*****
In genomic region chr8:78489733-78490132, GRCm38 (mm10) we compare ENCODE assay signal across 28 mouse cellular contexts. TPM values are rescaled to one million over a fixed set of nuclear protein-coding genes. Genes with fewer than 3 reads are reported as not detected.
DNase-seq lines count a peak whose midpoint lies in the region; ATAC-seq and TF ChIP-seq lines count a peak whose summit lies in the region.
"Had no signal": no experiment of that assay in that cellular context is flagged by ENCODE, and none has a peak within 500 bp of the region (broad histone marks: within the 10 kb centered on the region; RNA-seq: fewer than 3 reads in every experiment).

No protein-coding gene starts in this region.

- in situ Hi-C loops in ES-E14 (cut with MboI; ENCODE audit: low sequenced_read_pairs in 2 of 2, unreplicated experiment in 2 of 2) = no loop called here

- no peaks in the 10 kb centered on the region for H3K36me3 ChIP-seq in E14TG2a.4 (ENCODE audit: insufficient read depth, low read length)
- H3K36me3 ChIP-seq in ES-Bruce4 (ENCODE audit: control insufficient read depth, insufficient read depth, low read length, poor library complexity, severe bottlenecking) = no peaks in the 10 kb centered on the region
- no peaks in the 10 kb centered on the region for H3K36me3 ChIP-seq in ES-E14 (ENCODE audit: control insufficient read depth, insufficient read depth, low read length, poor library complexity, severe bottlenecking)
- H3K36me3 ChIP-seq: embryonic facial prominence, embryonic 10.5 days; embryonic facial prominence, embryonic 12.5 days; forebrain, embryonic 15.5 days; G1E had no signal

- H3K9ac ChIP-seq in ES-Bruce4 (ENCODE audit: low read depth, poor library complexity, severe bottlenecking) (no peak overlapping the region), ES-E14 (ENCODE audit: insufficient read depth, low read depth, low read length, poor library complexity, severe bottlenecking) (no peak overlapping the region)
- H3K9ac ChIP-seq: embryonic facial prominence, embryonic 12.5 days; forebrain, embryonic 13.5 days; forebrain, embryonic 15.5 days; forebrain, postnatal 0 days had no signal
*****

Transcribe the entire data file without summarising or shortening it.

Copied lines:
In genomic region chr8:78489733-78490132, GRCm38 (mm10) we compare ENCODE assay signal across 28 mouse cellular contexts. TPM values are rescaled to one million over a fixed set of nuclear protein-coding genes. Genes with fewer than 3 reads are reported as not detected.
DNase-seq lines count a peak whose midpoint lies in the region; ATAC-seq and TF ChIP-seq lines count a peak whose summit lies in the region.
"Had no signal": no experiment of that assay in that cellular context is flagged by ENCODE, and none has a peak within 500 bp of the region (broad histone marks: within the 10 kb centered on the region; RNA-seq: fewer than 3 reads in every experiment).

No protein-coding gene starts in this region.

- in situ Hi-C loops in ES-E14 (cut with MboI; ENCODE audit: low sequenced_read_pairs in 2 of 2, unreplicated experiment in 2 of 2) = no loop called here

- no peaks in the 10 kb centered on the region for H3K36me3 ChIP-seq in E14TG2a.4 (ENCODE audit: insufficient read depth, low read length)
- H3K36me3 ChIP-seq in ES-Bruce4 (ENCODE audit: control insufficient read depth, insufficient read depth, low read length, poor library complexity, severe bottlenecking) = no peaks in the 10 kb centered on the region
- no peaks in the 10 kb centered on the region for H3K36me3 ChIP-seq in ES-E14 (ENCODE audit: control insufficient read depth, insufficient read depth, low read length, poor library complexity, severe bottlenecking)
- H3K36me3 ChIP-seq: embryonic facial prominence, embryonic 10.5 days; embryonic facial prominence, embryonic 12.5 days; forebrain, embryonic 15.5 days; G1E had no signal

- H3K9ac ChIP-seq in ES-Bruce4 (ENCODE audit: low read depth, poor library complexity, severe bottlenecking) (no peak overlapping the region), ES-E14 (ENCODE audit: insufficient read depth, low read depth, low read length, poor library complexity, severe bottlenecking) (no peak overlapping the region)
- H3K9ac ChIP-seq: embryonic facial prominence, embryonic 12.5 days; forebrain, embryonic 13.5 days; forebrain, embryonic 15.5 days; forebrain, postnatal 0 days had no signal